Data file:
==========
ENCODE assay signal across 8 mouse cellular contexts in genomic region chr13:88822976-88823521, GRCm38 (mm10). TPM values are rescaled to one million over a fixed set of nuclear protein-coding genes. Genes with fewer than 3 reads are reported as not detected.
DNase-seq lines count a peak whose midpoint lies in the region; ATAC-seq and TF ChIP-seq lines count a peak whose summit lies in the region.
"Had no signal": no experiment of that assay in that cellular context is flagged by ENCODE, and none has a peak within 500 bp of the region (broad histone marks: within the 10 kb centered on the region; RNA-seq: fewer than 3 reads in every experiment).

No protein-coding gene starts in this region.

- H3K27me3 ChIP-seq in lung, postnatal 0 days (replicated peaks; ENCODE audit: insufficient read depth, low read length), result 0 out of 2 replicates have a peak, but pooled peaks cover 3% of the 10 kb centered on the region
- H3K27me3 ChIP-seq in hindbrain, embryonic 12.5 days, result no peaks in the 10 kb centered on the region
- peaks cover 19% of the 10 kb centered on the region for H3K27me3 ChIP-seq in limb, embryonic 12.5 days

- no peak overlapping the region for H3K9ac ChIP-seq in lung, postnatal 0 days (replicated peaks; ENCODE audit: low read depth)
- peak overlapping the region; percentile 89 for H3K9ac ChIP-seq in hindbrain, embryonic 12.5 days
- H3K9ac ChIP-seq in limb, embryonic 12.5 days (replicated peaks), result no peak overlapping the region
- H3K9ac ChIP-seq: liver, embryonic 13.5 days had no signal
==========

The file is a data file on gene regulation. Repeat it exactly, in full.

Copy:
ENCODE assay signal across 8 mouse cellular contexts in genomic region chr13:88822976-88823521, GRCm38 (mm10). TPM values are rescaled to one million over a fixed set of nuclear protein-coding genes. Genes with fewer than 3 reads are reported as not detected.
DNase-seq lines count a peak whose midpoint lies in the region; ATAC-seq and TF ChIP-seq lines count a peak whose summit lies in the region.
"Had no signal": no experiment of that assay in that cellular context is flagged by ENCODE, and none has a peak within 500 bp of the region (broad histone marks: within the 10 kb centered on the region; RNA-seq: fewer than 3 reads in every experiment).

No protein-coding gene starts in this region.

- H3K27me3 ChIP-seq in lung, postnatal 0 days (replicated peaks; ENCODE audit: insufficient read depth, low read length), result 0 out of 2 replicates have a peak, but pooled peaks cover 3% of the 10 kb centered on the region
- H3K27me3 ChIP-seq in hindbrain, embryonic 12.5 days, result no peaks in the 10 kb centered on the region
- peaks cover 19% of the 10 kb centered on the region for H3K27me3 ChIP-seq in limb, embryonic 12.5 days

- no peak overlapping the region for H3K9ac ChIP-seq in lung, postnatal 0 days (replicated peaks; ENCODE audit: low read depth)
- peak overlapping the region; percentile 89 for H3K9ac ChIP-seq in hindbrain, embryonic 12.5 days
- H3K9ac ChIP-seq in limb, embryonic 12.5 days (replicated peaks), result no peak overlapping the region
- H3K9ac ChIP-seq: liver, embryonic 13.5 days had no signal